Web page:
Racial differences in low value care among older adult Medicare patients in US health systems: retrospective cohort study

BMJ. 2023 Oct 25:383:e074908. doi: 10.1136/bmj-2023-074908.


Objective: To characterize racial differences in receipt of low value care (services that provide little to no benefit yet have potential for harm) among older Medicare beneficiaries overall and within health systems in the United States.

Design: Retrospective cohort study SETTING: 100% Medicare fee-for-service administrative data (2016-18).

Participants: Black and White Medicare patients aged 65 or older as of 2016 and attributed to 595 health systems in the United States.

Main outcome measures: Receipt of 40 low value services among Black and White patients, with and without adjustment for patient age, sex, and previous healthcare use. Additional models included health system fixed effects to assess racial differences within health systems and separately, racial composition of the health system's population to assess the relative contributions of individual patient race and health system racial composition to low value care receipt.

Results: The cohort included 9 833 304 patients (6.8% Black; 57.9% female). Of 40 low value services examined, Black patients had higher adjusted receipt of nine services and lower receipt of 20 services than White patients. Specifically, Black patients were more likely to receive low value acute diagnostic tests, including imaging for uncomplicated headache (6.9% v 3.2%) and head computed tomography scans for dizziness (3.1% v 1.9%). White patients had higher rates of low value screening tests and treatments, including preoperative laboratory tests (10.3% v 6.5%), prostate specific antigen tests (31.0% v 25.7%), and antibiotics for upper respiratory infections (36.6% v 32.7%; all P<0.001). Secondary analyses showed that these differences persisted within given health systems and were not explained by Black and White patients receiving care from different systems.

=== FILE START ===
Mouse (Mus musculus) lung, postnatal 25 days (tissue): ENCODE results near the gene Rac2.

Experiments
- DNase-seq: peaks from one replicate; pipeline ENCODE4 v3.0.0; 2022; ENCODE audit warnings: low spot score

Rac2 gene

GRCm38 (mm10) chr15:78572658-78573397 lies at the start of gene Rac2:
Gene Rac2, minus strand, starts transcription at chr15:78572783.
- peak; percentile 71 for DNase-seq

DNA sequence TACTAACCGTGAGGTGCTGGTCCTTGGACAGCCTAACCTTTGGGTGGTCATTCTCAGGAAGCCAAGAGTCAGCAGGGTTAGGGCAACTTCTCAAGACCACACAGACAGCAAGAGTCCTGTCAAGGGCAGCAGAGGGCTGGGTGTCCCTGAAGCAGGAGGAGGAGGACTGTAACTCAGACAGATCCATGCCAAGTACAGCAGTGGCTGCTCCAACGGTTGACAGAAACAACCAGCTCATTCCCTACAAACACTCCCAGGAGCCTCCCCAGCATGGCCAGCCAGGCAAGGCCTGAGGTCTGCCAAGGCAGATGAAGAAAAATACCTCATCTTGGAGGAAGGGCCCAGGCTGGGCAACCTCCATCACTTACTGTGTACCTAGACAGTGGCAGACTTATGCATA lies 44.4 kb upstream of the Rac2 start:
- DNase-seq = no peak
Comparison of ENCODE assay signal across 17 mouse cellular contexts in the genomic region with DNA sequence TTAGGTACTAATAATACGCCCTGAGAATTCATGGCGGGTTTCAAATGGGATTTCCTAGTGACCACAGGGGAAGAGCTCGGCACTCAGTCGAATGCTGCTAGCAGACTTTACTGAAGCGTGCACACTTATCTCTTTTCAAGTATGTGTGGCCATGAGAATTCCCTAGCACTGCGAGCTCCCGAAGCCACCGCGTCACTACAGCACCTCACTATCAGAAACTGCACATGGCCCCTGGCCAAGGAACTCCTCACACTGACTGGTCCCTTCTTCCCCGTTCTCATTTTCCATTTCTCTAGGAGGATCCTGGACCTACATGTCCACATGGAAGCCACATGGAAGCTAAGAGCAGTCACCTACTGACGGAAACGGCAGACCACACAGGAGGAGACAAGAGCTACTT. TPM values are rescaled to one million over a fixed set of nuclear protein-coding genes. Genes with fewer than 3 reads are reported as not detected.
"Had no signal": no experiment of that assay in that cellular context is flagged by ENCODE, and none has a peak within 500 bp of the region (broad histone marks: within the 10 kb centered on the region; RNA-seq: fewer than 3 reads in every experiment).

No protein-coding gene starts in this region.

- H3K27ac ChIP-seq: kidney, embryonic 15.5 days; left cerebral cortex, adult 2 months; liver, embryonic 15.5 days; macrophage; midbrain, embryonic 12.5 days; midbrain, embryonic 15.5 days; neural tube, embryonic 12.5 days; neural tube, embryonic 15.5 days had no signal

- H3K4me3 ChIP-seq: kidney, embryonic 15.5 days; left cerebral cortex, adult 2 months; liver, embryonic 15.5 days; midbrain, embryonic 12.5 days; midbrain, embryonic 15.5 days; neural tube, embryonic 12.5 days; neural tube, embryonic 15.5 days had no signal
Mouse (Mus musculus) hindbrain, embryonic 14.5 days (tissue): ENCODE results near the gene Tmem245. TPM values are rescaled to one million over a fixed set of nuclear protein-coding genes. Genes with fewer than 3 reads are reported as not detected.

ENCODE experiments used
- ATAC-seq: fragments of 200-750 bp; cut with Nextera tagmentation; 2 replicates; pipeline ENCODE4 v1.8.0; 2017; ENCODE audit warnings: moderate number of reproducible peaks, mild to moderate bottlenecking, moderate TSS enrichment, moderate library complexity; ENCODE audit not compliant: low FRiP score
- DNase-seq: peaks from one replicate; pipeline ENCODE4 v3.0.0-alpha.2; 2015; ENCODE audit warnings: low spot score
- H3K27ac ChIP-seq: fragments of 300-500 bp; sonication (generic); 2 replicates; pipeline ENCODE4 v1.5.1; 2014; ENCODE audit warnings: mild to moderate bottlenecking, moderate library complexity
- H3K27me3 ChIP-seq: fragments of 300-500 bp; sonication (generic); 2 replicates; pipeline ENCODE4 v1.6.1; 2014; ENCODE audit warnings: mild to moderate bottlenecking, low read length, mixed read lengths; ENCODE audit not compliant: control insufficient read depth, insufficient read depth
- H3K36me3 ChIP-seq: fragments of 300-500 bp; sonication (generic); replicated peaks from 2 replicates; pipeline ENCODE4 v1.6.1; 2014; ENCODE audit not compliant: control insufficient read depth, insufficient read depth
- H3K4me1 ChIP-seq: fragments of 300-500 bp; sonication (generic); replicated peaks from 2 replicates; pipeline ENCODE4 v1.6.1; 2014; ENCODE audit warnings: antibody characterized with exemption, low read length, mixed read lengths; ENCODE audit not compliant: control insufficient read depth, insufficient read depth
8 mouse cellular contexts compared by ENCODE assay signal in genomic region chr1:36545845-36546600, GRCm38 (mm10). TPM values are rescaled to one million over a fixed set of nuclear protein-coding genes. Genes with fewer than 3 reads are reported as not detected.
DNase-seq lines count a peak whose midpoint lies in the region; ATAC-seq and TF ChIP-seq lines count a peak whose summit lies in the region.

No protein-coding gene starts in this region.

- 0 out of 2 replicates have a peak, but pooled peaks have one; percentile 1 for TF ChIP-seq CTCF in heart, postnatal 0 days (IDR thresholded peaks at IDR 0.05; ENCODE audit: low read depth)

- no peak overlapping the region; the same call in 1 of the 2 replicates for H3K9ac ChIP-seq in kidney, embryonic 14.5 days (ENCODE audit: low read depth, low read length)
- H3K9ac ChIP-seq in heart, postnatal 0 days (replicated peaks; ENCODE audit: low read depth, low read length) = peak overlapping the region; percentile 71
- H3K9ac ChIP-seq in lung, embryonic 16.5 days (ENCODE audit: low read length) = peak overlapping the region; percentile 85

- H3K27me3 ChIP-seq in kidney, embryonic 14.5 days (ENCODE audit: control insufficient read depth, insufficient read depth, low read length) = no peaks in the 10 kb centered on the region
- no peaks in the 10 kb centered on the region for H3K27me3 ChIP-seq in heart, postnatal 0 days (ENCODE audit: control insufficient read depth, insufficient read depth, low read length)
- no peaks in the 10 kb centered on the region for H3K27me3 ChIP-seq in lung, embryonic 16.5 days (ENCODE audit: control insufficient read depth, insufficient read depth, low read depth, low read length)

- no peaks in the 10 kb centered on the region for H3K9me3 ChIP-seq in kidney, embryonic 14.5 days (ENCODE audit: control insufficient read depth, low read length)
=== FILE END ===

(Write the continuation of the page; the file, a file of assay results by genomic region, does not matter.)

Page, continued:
Conclusions: Black patients were more likely to receive low value acute diagnostic tests and White patients were more likely to receive low value screening tests and treatments. Differences were generally small and were largely due to differential care within health systems. These patterns suggest potential individual, interpersonal, and structural factors that researchers, policy makers, and health system leaders might investigate and address to improve care quality and equity.

MeSH terms

  • Aged
  • Black People
  • Black or African American / statistics & numerical data
  • Delivery of Health Care* / ethnology
  • Delivery of Health Care* / standards
  • Female
  • Healthcare Disparities* / ethnology
  • Healthcare Disparities* / standards
  • Healthcare Disparities* / statistics & numerical data
  • Humans
  • Low-Value Care*
  • Male
  • Medicare* / statistics & numerical data
  • Race Factors
  • Retrospective Studies
  • United States / epidemiology
  • White / statistics & numerical data